Retinopathy may be risk factor for cerebrovascular disease

In women aged 65 years and older, retinopathy is a marker for cerebrovascular disease that manifests as deficits in global cognition, a recent study found.

Key Point: Retinopathy as a marker of small vessel disease is a risk factor for cerebrovascular disease in women aged 65 years and older. Proactive diagnosis of retinopathy may be a useful clinical tool if it can be shown to be an early marker related to neurologic outcomes.

Little current data exist regarding the prevalence of cerebrovascular disease in India in women or in the overall population. Some reports have estimated the incidence to be 13 to 33 per 100,000 population annually (reported at the International Joint Conference on Stroke and Cerebral Circulation, Bombay, India, 1994). While the prevalence may be lower than in Western countries, the sheer numbers still are a public health concern given the population density in India.

In the recently reported U.S. Women’s Health Initiative Memory Study and the Women’s Health Initiative Sight Exam Study, 511 women aged 65 years and older (average age: 69 years) underwent[s2If !is_user_logged_in()]…

[/s2If][s2If is_user_logged_in()] tests that measured thinking and memory skills annually for up to 10 years. The link between retinopathy and cognitive performance over time was examined using fundus photography an average of 4 years into the study, annual assessments on the modified Mini-Mental State Examination (3MSE), and white matter hyperintensities and lacunar infarcts in the basal ganglia as assessed by brain magnetic resonance imaging scans an average of 8 years into the study.

Thirty-nine (7.6%) of the women were classified as having retinopathy, more than 61% of whom were hypertensive. Retinopathy was associated with greater deficits over time in global cognitive function and with larger ischemic lesion volumes. Total lesion volumes were 47% greater in the women with retinopathy compared with those without retinopathy. In the parietal lobe of the brain, the women with retinopathy had 68% larger lesion volumes. The results were unchanged even after adjusting for blood pressure levels and the presence of diabetes.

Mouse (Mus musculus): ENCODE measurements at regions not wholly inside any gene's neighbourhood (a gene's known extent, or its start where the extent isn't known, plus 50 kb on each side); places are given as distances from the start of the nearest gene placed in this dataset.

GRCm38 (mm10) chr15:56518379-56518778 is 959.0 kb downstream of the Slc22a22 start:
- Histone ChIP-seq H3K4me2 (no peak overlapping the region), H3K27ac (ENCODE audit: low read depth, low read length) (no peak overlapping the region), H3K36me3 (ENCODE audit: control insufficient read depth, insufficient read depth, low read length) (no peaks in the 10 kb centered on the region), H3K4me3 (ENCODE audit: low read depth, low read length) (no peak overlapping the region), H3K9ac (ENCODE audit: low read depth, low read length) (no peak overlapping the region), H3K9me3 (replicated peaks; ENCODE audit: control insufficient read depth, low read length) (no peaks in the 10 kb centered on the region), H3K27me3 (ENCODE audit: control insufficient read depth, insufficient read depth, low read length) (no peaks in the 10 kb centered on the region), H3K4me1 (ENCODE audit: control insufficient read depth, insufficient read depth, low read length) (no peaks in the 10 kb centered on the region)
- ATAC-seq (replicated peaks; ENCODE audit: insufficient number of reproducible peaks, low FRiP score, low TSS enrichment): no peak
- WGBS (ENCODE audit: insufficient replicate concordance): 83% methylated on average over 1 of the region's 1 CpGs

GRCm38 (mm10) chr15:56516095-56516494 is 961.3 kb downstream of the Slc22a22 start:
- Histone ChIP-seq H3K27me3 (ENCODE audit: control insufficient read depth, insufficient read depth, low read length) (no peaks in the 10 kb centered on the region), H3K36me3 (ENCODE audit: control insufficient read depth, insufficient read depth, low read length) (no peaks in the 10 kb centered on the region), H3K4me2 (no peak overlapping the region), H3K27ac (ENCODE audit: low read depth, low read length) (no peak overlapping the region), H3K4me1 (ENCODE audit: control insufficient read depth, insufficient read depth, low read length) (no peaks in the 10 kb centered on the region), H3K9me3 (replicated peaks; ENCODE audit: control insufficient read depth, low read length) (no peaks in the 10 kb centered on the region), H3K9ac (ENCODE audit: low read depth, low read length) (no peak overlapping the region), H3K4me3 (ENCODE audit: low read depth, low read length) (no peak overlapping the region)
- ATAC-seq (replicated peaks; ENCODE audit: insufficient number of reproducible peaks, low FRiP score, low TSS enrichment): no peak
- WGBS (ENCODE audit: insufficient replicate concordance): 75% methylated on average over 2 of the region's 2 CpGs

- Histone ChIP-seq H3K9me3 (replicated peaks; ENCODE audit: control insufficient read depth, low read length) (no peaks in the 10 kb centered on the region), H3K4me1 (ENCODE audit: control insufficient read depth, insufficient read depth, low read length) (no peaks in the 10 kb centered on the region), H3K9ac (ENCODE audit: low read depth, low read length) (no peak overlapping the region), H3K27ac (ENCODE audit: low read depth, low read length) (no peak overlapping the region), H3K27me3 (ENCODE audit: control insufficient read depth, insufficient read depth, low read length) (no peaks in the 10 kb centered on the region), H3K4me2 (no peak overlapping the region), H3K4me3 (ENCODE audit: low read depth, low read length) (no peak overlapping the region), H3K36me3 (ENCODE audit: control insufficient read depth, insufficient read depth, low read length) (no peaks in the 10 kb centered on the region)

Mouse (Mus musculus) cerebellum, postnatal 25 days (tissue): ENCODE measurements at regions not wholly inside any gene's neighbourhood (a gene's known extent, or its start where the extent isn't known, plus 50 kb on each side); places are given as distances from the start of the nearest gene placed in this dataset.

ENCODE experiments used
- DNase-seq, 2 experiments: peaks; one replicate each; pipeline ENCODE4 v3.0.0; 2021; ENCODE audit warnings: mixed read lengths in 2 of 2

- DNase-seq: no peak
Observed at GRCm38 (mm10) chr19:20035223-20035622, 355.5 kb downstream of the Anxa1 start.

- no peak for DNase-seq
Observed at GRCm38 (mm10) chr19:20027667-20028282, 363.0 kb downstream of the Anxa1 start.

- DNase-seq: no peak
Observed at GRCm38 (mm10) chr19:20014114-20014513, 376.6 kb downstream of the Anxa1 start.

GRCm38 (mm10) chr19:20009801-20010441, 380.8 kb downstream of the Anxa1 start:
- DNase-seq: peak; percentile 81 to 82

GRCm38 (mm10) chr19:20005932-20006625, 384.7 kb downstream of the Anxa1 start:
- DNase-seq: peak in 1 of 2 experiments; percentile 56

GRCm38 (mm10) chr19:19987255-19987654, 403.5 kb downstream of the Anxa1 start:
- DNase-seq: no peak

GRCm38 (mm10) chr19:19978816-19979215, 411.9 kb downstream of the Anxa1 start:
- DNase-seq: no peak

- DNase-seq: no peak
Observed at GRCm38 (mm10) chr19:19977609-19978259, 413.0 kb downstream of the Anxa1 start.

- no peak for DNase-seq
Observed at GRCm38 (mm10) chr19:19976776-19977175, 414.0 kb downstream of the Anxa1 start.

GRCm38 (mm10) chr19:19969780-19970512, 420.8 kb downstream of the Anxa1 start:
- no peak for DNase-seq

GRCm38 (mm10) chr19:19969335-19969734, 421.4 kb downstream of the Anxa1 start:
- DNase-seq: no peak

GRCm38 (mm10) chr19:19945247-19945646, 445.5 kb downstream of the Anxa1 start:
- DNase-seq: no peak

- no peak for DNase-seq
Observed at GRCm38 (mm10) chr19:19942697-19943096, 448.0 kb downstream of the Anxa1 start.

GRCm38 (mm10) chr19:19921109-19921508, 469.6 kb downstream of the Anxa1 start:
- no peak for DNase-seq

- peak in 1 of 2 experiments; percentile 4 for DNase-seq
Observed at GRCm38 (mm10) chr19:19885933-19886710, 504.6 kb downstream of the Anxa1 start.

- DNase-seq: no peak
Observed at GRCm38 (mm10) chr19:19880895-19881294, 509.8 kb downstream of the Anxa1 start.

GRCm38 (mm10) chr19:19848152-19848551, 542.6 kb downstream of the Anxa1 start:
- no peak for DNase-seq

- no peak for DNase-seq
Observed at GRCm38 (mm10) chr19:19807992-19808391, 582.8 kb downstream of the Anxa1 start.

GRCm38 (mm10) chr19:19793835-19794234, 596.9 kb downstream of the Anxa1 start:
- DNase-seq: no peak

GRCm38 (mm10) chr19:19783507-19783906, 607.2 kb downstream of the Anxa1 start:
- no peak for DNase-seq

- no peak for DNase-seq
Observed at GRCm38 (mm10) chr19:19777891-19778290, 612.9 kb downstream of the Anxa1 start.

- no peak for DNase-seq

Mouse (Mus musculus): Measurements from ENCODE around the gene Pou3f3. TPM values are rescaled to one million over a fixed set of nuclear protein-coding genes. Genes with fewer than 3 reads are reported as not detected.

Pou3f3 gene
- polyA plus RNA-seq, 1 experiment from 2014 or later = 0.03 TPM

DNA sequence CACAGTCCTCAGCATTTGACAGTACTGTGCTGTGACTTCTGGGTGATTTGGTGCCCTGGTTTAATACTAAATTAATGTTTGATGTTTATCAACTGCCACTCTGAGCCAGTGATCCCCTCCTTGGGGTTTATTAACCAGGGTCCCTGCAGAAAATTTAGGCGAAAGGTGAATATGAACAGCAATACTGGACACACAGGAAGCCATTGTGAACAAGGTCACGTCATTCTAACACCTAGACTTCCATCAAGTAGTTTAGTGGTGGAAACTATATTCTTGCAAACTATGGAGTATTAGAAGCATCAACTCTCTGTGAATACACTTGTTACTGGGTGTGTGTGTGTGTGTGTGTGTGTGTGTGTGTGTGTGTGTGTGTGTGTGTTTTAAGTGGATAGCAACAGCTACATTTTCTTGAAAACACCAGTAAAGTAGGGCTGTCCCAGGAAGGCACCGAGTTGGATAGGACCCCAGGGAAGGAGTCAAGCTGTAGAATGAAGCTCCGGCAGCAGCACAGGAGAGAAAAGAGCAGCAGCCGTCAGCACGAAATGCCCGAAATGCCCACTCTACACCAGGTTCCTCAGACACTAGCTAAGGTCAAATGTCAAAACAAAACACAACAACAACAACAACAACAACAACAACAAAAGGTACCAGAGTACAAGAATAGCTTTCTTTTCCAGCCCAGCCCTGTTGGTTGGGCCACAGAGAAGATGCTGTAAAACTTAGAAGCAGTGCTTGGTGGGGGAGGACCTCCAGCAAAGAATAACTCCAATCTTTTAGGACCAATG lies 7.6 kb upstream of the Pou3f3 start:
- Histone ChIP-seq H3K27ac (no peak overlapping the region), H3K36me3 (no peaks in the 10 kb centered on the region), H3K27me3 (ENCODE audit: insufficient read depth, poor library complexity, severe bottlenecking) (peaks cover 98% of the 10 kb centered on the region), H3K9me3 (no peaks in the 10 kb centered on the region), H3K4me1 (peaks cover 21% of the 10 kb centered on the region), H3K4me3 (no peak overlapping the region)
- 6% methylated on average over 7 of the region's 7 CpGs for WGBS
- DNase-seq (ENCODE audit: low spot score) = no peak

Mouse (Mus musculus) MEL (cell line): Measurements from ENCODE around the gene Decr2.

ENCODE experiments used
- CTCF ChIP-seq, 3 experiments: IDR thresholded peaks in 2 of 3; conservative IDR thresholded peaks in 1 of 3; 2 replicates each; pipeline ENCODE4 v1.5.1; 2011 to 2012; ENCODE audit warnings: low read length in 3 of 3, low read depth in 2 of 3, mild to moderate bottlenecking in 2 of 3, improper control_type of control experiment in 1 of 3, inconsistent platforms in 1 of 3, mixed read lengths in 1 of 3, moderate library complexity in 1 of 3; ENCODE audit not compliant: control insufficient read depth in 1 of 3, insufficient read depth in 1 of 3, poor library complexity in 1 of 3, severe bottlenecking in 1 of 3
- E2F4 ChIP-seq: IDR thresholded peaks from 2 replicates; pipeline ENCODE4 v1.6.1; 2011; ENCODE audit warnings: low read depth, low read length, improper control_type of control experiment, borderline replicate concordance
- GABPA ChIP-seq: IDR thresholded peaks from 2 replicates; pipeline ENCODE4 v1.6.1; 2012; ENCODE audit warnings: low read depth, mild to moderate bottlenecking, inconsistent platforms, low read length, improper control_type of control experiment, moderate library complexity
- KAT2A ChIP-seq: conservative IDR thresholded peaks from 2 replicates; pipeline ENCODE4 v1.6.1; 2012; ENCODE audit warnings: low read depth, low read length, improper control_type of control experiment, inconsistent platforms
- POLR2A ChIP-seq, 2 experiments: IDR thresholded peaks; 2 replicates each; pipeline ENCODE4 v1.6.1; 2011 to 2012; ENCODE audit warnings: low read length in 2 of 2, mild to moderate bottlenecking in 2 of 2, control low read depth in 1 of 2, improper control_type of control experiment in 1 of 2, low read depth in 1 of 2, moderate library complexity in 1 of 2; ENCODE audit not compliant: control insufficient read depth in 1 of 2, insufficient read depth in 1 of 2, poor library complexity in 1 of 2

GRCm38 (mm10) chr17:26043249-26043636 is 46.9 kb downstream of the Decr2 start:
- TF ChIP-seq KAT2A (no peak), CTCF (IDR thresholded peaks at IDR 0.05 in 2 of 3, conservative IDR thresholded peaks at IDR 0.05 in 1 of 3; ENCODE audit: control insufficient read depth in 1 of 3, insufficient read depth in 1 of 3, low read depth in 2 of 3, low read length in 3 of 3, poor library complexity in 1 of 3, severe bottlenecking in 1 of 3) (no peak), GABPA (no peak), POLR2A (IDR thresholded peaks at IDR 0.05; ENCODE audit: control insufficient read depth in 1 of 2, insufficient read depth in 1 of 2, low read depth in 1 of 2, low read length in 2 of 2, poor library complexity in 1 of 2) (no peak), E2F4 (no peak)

Possible scores on the 3MSE range from 0 to 100. Covariate-adjusted mean 3MSE scores were significantly lower for women with retinopathy compared with others throughout follow-up, with a mean difference of 1.01. Prior to the time of the eye examination, the mean relative deficit averaged 0.72 (0.38) units. Following the eye examination, the mean relative deficit averaged 1.10.

On a test of visual acuity, the women with retinopathy had similar scores as the women without the disease.

Source: Haan M, Espeland MA, Klein BA, et al. Cognitive function and retinal and ischemic brain changes: The Women’s Health Initiative. Neurology. 2012;78(13):942-949.

Viriyavejakul A. The epidemiology of stroke in Asia. International joint conference on stroke and cerebral circulation; Bombay, 1994.

Access the original journal information here:
http://www.ncbi.nlm.nih.gov/pubmed?term=%22Neurology%22%5BJour%5D+AND+2012%5Bpdat%5D+AND+Haan%5Bauthor%5D&cmd=detailssearch
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This entry was posted in Neurology, Neurology Featured 2, Ophthalmology and tagged , , , , , , . Volume: .

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